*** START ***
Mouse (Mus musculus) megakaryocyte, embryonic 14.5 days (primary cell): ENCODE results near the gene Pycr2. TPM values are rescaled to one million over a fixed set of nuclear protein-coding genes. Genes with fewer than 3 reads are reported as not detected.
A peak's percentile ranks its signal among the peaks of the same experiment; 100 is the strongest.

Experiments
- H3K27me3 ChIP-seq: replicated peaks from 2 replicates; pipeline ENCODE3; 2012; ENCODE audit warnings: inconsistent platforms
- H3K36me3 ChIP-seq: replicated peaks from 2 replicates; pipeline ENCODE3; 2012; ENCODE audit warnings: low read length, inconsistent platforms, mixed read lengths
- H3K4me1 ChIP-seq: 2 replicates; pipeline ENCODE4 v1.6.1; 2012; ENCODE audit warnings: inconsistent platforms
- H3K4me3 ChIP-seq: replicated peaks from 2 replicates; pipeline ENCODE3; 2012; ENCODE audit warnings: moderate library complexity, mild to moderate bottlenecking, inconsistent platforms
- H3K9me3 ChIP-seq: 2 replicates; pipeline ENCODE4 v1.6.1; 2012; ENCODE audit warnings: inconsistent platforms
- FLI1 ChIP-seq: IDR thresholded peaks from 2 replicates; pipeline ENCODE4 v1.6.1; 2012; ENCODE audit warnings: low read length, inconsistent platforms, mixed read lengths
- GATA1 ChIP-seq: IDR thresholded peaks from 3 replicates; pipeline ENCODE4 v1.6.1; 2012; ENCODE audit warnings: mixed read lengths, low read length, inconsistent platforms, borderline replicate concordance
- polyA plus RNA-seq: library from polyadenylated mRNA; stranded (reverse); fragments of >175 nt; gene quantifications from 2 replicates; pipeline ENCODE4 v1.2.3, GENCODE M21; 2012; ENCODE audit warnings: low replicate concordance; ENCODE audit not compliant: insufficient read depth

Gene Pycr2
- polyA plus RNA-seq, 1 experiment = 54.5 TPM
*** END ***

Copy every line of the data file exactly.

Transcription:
Mouse (Mus musculus) megakaryocyte, embryonic 14.5 days (primary cell): ENCODE results near the gene Pycr2. TPM values are rescaled to one million over a fixed set of nuclear protein-coding genes. Genes with fewer than 3 reads are reported as not detected.
A peak's percentile ranks its signal among the peaks of the same experiment; 100 is the strongest.

Experiments
- H3K27me3 ChIP-seq: replicated peaks from 2 replicates; pipeline ENCODE3; 2012; ENCODE audit warnings: inconsistent platforms
- H3K36me3 ChIP-seq: replicated peaks from 2 replicates; pipeline ENCODE3; 2012; ENCODE audit warnings: low read length, inconsistent platforms, mixed read lengths
- H3K4me1 ChIP-seq: 2 replicates; pipeline ENCODE4 v1.6.1; 2012; ENCODE audit warnings: inconsistent platforms
- H3K4me3 ChIP-seq: replicated peaks from 2 replicates; pipeline ENCODE3; 2012; ENCODE audit warnings: moderate library complexity, mild to moderate bottlenecking, inconsistent platforms
- H3K9me3 ChIP-seq: 2 replicates; pipeline ENCODE4 v1.6.1; 2012; ENCODE audit warnings: inconsistent platforms
- FLI1 ChIP-seq: IDR thresholded peaks from 2 replicates; pipeline ENCODE4 v1.6.1; 2012; ENCODE audit warnings: low read length, inconsistent platforms, mixed read lengths
- GATA1 ChIP-seq: IDR thresholded peaks from 3 replicates; pipeline ENCODE4 v1.6.1; 2012; ENCODE audit warnings: mixed read lengths, low read length, inconsistent platforms, borderline replicate concordance
- polyA plus RNA-seq: library from polyadenylated mRNA; stranded (reverse); fragments of >175 nt; gene quantifications from 2 replicates; pipeline ENCODE4 v1.2.3, GENCODE M21; 2012; ENCODE audit warnings: low replicate concordance; ENCODE audit not compliant: insufficient read depth

Gene Pycr2
- polyA plus RNA-seq, 1 experiment = 54.5 TPM